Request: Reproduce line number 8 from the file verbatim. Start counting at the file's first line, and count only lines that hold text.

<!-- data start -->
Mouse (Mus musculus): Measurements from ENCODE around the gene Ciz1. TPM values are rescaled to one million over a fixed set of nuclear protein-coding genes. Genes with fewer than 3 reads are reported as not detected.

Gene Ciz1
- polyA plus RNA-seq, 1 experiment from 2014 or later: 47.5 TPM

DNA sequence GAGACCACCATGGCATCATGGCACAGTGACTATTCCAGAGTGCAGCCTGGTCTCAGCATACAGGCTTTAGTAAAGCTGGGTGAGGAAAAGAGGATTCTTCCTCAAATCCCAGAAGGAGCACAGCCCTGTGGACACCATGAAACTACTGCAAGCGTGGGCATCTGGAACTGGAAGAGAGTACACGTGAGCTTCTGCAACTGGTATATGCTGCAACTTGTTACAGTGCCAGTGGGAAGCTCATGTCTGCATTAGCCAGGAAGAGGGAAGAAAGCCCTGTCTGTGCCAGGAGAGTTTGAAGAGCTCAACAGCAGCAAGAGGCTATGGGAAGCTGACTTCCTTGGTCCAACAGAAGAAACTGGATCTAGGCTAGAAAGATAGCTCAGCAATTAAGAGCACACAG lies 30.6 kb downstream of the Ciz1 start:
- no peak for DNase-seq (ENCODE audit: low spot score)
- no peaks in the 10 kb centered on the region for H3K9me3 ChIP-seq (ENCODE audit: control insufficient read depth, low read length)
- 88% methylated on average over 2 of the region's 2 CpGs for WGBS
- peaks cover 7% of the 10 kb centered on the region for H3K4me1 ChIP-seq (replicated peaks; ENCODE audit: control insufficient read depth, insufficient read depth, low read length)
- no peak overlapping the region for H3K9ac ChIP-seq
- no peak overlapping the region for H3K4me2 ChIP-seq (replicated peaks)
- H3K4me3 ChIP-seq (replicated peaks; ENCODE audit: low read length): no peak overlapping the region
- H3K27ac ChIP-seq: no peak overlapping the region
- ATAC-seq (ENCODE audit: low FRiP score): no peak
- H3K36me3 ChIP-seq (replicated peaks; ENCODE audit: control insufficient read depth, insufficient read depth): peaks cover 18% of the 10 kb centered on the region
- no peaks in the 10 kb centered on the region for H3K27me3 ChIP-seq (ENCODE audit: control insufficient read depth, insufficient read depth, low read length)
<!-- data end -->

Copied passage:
- peaks cover 7% of the 10 kb centered on the region for H3K4me1 ChIP-seq (replicated peaks; ENCODE audit: control insufficient read depth, insufficient read depth, low read length)